Latest posts by Sam Schulman (see all)
Thanks to Tim Worstall, the summer begins with a good laugh. It seems that the wind, which bloweth where it listeth, has let down its advocates in the UK badly. Tim Ross’s story in the Telegraph is headlined:
Wind farms: Britain is ‘running out of wind’
Despite the freak gales that battered parts of the country last week, climate experts are warning that many of Britain’s wind farms may soon run out of puff.
The article says
statistics suggest that the winds that sweep across the British Isles may be weakening. Last year, wind speeds over the UK averaged 7.8 knots (8.9mph), a fall of 20 per cent on 2008, and well below the mean for this century, which stands at 9.1 knots (10.5mph).”
The decline of 14% off the century’s average was a blow to those who expected increased wind activity this year, and Reading University meteorologists say it is due to shifts in the jetstream, which in turn is due to reduced solar activity.
Professor Mike Lockwood, from Reading University, said: “Changes in the jet stream will change the pattern of winds that we get in the UK. That, of course, is a problem for wind power.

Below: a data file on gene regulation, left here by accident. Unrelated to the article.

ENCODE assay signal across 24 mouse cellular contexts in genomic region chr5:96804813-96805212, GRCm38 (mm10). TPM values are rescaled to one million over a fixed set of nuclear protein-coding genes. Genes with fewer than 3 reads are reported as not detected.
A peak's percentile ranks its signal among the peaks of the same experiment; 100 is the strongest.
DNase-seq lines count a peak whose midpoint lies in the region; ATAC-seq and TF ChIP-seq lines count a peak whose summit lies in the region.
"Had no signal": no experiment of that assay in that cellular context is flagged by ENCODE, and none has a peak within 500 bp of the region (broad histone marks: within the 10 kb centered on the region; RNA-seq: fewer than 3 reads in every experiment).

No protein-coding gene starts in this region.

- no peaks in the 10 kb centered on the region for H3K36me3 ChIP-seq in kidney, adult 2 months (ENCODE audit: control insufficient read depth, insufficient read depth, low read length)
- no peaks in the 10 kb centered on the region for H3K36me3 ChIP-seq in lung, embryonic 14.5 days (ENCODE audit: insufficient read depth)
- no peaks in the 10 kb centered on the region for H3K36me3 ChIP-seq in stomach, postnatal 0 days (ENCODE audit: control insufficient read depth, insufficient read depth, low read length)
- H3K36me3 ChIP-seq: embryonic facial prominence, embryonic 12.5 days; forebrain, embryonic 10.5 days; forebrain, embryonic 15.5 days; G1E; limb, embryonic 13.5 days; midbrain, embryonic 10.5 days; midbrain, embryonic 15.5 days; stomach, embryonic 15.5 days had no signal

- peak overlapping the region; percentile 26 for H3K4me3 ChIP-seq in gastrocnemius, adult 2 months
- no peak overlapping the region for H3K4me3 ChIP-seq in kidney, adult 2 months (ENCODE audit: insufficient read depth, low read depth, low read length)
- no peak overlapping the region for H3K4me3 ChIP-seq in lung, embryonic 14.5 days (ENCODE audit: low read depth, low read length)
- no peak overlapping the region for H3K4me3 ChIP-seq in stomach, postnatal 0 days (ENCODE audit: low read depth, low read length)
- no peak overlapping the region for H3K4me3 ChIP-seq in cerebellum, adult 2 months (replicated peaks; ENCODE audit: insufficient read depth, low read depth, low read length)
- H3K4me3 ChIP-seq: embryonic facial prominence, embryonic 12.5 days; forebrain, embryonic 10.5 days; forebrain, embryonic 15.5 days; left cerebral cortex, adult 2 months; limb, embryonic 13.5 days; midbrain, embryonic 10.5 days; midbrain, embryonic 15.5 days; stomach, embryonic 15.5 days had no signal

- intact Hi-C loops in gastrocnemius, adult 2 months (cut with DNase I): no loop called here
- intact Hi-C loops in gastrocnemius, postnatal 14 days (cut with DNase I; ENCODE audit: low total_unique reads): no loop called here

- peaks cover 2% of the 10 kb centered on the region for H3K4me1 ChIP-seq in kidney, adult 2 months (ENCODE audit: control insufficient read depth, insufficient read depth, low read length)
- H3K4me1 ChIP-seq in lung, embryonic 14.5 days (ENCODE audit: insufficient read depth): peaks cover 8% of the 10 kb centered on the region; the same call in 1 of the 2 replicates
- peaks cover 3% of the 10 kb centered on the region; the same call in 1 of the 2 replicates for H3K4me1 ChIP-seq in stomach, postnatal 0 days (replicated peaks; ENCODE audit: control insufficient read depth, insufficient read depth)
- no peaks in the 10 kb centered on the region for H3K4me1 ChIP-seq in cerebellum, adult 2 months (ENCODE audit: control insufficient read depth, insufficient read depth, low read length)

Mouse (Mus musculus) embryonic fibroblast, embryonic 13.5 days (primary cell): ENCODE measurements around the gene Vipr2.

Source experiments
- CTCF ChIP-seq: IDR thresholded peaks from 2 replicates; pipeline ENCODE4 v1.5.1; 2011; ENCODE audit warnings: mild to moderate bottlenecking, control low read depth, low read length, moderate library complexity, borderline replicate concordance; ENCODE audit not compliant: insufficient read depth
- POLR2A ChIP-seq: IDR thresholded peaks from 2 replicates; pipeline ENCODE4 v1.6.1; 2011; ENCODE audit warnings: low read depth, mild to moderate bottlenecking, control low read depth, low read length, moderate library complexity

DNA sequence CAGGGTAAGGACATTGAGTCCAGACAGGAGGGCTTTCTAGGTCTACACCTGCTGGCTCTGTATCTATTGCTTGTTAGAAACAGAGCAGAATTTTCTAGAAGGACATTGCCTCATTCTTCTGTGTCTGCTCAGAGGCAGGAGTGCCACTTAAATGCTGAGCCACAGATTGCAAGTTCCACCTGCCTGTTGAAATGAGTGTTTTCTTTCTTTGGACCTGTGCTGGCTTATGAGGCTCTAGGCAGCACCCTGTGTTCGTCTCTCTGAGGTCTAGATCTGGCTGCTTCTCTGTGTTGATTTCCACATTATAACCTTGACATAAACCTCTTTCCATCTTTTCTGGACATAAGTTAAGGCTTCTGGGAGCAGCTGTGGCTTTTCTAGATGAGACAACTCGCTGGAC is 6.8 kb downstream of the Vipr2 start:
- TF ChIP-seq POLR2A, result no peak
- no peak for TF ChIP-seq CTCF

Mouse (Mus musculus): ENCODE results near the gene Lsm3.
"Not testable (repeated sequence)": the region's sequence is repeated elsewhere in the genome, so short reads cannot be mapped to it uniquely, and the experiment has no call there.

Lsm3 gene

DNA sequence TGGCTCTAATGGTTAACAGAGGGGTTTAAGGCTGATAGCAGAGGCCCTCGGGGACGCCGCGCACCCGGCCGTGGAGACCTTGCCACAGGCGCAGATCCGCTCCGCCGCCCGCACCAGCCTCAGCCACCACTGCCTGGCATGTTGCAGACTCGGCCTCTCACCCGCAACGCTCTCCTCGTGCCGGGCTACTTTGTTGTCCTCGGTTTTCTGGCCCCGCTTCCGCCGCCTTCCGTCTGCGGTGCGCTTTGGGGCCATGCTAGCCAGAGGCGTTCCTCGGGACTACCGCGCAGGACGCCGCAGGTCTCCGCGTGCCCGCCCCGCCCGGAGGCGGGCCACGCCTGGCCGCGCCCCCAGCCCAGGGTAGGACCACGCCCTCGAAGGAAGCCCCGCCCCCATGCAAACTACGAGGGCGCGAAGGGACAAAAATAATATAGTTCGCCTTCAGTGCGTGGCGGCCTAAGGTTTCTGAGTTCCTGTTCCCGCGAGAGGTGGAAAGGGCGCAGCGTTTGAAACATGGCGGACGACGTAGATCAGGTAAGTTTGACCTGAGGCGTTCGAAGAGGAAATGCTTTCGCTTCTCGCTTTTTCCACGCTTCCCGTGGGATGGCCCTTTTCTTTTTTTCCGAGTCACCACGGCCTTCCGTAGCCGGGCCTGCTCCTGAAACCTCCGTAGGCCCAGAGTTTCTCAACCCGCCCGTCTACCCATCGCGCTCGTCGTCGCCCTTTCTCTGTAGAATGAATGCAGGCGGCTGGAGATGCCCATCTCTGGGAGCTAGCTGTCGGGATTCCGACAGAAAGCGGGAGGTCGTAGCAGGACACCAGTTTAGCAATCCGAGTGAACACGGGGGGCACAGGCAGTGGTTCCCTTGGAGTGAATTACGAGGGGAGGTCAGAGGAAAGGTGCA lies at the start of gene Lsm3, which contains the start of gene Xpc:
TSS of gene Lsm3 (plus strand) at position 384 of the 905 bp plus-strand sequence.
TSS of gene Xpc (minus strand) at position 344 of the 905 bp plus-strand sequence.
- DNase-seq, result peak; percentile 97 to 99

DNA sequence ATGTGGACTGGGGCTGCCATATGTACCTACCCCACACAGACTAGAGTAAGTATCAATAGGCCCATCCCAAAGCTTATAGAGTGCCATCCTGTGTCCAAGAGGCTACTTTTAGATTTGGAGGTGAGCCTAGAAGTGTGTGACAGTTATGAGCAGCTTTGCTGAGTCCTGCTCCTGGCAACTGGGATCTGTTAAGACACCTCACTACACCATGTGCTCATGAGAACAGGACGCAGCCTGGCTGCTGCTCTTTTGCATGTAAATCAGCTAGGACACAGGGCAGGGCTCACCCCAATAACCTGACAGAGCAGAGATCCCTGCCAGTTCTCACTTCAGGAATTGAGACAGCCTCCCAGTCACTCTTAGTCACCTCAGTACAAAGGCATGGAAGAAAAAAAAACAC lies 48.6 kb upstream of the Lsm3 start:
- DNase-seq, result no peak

If the jet stream is “blocked” as a result of changes in solar activity, the wind blows from different directions and in different places – a problem for the monstrous solar installation already in place. During the “little ice age” in Britain (1645-1715), Britain had “spells of hot, dry summer weather” at the same time as icy winters.
One such period of prolonged blocking of the jet stream is thought to have occurred between 1645 and 1715, when Britain experienced a mini ice age, yet also spells of hot, dry summer weather. Professor Mike Lockwood of Reading University said that, as in the 17th century, “current levels of sun-spot activity were continuing to decline. “We reached a high point of solar activity in 1985,” he said. “Since then, it has been declining. We are now halfway back to the levels seen during the Maunder Minimum. The probability is that that decline will continue for the next 40 years.”
Of course wind power has always been a fantasty solution. It has not yet produced any net reduction of carbon emissions I know of (extensive studies of Texas, Colorado and Denmark have shown that the keeping the “balancing” energy sources on line to make up for wind power’s unpredictability eat up all potential carbon savings). Still, it is gratifying to see, yet again, the flutterings of the experts against the raw facts of nature – in which they have little interest.